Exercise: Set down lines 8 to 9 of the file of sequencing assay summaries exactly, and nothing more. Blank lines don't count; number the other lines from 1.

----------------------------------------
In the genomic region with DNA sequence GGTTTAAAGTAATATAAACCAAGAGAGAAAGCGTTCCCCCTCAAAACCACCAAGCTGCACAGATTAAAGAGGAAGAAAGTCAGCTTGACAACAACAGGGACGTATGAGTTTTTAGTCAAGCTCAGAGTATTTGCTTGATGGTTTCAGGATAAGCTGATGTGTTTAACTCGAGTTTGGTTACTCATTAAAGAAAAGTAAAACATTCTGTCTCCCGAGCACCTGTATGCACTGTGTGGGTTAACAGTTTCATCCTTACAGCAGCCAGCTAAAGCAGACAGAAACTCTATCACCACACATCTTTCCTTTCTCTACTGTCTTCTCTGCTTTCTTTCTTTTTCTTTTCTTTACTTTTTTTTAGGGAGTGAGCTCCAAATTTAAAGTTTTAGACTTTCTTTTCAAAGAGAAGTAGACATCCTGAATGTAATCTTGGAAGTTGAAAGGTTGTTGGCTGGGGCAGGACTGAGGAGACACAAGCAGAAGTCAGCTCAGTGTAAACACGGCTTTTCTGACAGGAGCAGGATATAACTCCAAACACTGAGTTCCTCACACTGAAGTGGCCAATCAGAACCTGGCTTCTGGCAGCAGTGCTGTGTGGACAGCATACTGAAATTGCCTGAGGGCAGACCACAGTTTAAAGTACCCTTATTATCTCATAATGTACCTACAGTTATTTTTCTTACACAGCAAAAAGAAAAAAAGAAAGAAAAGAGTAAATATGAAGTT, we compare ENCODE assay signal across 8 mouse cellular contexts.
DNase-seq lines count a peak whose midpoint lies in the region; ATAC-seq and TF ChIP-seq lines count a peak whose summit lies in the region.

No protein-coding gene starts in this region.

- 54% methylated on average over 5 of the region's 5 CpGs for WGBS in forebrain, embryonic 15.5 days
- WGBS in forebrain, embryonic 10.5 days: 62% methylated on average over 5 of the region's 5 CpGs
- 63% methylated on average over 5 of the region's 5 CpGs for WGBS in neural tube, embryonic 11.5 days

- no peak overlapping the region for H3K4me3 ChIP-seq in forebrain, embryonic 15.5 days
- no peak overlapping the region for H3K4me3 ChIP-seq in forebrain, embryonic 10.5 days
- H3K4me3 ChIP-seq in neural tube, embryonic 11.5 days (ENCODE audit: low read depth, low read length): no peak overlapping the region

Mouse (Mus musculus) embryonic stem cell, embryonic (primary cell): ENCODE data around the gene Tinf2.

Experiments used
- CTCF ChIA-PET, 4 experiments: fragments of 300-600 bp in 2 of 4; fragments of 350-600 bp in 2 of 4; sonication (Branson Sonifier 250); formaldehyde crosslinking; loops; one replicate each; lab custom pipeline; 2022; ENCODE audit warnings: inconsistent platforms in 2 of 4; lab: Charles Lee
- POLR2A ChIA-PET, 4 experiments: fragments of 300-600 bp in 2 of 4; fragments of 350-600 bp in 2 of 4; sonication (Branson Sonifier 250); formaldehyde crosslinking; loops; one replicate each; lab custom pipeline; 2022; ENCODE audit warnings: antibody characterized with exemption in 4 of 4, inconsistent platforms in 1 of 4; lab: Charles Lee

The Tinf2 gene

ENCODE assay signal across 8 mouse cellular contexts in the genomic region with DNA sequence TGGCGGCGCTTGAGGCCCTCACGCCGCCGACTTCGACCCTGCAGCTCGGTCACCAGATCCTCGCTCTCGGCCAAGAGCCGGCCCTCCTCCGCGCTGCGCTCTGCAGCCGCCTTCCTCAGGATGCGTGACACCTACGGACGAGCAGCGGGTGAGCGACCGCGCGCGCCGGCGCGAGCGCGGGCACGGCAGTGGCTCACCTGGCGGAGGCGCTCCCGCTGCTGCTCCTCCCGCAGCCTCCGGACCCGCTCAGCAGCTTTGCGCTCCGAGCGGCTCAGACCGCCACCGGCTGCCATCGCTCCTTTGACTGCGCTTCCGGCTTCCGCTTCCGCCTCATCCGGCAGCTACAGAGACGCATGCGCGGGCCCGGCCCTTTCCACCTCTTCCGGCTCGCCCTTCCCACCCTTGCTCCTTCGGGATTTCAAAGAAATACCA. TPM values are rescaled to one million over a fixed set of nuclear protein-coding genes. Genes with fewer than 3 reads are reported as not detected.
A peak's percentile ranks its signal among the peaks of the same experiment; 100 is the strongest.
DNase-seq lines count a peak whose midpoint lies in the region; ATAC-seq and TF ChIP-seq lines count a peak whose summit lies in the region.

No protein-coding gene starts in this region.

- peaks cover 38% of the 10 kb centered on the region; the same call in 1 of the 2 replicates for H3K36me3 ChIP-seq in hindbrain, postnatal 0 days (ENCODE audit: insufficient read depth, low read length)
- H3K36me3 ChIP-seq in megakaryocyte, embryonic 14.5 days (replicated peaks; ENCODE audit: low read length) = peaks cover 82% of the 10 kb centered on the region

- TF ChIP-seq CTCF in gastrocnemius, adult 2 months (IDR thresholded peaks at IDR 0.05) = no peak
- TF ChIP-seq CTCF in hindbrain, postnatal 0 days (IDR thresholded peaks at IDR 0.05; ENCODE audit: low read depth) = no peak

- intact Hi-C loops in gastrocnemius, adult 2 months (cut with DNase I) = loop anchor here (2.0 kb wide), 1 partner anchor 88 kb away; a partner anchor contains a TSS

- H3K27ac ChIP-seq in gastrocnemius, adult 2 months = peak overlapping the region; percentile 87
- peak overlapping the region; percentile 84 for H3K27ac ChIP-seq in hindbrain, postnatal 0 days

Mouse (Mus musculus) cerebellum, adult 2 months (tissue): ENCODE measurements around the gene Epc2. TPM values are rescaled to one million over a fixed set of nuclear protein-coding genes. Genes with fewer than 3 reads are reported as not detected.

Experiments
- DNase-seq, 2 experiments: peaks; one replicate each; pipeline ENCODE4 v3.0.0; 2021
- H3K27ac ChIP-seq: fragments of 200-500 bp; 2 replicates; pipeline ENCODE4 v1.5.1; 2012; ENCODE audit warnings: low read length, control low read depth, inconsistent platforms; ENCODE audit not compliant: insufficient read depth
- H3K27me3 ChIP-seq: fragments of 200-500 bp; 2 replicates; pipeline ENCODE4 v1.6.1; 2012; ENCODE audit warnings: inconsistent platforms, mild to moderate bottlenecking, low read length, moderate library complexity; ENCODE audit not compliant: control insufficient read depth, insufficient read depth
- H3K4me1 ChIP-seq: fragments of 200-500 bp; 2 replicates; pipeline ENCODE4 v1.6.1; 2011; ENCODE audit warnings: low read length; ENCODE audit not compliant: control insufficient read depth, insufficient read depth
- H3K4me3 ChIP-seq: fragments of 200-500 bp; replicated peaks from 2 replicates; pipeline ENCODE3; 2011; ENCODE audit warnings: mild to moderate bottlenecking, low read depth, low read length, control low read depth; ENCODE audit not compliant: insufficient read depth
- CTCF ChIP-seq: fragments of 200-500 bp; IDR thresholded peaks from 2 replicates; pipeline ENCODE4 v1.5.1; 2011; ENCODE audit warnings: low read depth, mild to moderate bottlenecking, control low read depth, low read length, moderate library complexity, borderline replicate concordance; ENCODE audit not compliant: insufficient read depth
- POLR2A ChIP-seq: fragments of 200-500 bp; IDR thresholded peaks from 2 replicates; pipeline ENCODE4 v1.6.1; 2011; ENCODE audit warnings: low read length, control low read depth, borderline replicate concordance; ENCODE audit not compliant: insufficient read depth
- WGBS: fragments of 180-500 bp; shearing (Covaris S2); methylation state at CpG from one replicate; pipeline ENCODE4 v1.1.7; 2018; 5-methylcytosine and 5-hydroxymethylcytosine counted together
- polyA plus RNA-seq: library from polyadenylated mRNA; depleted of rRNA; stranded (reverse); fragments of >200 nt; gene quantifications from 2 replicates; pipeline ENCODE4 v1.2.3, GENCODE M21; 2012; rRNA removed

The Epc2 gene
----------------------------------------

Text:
- no peak overlapping the region for H3K4me3 ChIP-seq in forebrain, embryonic 10.5 days
- H3K4me3 ChIP-seq in neural tube, embryonic 11.5 days (ENCODE audit: low read depth, low read length): no peak overlapping the region